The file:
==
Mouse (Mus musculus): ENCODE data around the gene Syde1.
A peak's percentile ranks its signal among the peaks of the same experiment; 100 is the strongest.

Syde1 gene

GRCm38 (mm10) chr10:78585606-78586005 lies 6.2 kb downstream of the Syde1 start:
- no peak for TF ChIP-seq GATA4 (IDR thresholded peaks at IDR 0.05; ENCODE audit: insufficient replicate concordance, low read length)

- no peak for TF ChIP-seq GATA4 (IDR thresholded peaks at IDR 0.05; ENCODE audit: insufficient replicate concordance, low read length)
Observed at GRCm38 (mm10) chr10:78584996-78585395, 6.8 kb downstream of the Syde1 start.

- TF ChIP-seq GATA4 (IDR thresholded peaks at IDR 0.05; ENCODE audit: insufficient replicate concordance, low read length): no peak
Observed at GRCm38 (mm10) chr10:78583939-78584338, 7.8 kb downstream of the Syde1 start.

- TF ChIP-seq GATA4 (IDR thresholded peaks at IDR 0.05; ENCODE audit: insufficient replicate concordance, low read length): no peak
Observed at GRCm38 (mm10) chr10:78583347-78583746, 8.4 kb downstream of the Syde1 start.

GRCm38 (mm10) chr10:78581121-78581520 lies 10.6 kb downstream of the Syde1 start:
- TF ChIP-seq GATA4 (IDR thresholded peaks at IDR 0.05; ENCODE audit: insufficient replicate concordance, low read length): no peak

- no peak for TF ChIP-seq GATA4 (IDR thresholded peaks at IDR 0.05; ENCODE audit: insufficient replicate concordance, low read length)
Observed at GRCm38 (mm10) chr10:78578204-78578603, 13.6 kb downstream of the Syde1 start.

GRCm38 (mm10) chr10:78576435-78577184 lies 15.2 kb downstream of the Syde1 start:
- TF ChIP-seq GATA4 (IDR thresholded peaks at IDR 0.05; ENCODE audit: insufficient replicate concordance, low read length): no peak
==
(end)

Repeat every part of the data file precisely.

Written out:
Mouse (Mus musculus): ENCODE data around the gene Syde1.
A peak's percentile ranks its signal among the peaks of the same experiment; 100 is the strongest.

Syde1 gene

GRCm38 (mm10) chr10:78585606-78586005 lies 6.2 kb downstream of the Syde1 start:
- no peak for TF ChIP-seq GATA4 (IDR thresholded peaks at IDR 0.05; ENCODE audit: insufficient replicate concordance, low read length)

- no peak for TF ChIP-seq GATA4 (IDR thresholded peaks at IDR 0.05; ENCODE audit: insufficient replicate concordance, low read length)
Observed at GRCm38 (mm10) chr10:78584996-78585395, 6.8 kb downstream of the Syde1 start.

- TF ChIP-seq GATA4 (IDR thresholded peaks at IDR 0.05; ENCODE audit: insufficient replicate concordance, low read length): no peak
Observed at GRCm38 (mm10) chr10:78583939-78584338, 7.8 kb downstream of the Syde1 start.

- TF ChIP-seq GATA4 (IDR thresholded peaks at IDR 0.05; ENCODE audit: insufficient replicate concordance, low read length): no peak
Observed at GRCm38 (mm10) chr10:78583347-78583746, 8.4 kb downstream of the Syde1 start.

GRCm38 (mm10) chr10:78581121-78581520 lies 10.6 kb downstream of the Syde1 start:
- TF ChIP-seq GATA4 (IDR thresholded peaks at IDR 0.05; ENCODE audit: insufficient replicate concordance, low read length): no peak

- no peak for TF ChIP-seq GATA4 (IDR thresholded peaks at IDR 0.05; ENCODE audit: insufficient replicate concordance, low read length)
Observed at GRCm38 (mm10) chr10:78578204-78578603, 13.6 kb downstream of the Syde1 start.

GRCm38 (mm10) chr10:78576435-78577184 lies 15.2 kb downstream of the Syde1 start:
- TF ChIP-seq GATA4 (IDR thresholded peaks at IDR 0.05; ENCODE audit: insufficient replicate concordance, low read length): no peak